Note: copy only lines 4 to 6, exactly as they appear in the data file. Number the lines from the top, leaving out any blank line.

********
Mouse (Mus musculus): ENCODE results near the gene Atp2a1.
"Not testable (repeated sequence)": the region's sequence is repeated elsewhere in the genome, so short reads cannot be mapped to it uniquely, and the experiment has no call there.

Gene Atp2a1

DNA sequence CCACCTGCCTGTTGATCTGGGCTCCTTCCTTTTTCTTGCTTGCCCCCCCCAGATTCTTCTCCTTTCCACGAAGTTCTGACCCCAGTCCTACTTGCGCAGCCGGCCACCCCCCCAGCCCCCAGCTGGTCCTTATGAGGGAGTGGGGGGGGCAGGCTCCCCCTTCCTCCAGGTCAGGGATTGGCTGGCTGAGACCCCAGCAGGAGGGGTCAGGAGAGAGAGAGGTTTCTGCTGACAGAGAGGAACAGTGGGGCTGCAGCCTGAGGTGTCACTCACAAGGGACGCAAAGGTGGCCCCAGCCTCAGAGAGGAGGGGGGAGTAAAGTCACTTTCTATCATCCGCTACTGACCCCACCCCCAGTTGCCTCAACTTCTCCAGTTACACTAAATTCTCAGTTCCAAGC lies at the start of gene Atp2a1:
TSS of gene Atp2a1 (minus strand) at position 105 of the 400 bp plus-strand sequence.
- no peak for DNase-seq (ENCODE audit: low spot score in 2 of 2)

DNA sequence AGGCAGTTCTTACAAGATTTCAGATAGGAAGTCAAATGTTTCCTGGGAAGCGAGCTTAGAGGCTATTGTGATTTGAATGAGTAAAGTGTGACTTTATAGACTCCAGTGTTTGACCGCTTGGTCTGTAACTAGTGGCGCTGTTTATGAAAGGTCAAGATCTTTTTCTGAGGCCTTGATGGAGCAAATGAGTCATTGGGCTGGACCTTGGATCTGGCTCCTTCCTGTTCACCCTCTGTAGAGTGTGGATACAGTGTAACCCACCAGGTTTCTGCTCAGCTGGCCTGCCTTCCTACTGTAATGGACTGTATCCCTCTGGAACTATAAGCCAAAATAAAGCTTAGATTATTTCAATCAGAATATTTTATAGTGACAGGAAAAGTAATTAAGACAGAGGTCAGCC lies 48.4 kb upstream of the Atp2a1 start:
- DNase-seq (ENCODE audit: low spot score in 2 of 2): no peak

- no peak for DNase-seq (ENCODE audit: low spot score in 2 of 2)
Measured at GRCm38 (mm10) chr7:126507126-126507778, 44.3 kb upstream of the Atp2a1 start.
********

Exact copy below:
DNA sequence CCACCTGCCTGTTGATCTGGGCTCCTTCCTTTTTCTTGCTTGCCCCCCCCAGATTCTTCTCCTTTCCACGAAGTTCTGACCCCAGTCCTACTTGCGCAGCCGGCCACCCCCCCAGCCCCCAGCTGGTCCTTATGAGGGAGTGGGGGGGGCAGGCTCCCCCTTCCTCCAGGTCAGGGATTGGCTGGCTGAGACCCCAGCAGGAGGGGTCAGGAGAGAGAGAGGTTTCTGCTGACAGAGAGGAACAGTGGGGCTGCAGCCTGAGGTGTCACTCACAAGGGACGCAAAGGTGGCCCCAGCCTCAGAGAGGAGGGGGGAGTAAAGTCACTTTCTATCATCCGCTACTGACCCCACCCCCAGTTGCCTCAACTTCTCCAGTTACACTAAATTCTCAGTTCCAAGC lies at the start of gene Atp2a1:
TSS of gene Atp2a1 (minus strand) at position 105 of the 400 bp plus-strand sequence.
- no peak for DNase-seq (ENCODE audit: low spot score in 2 of 2)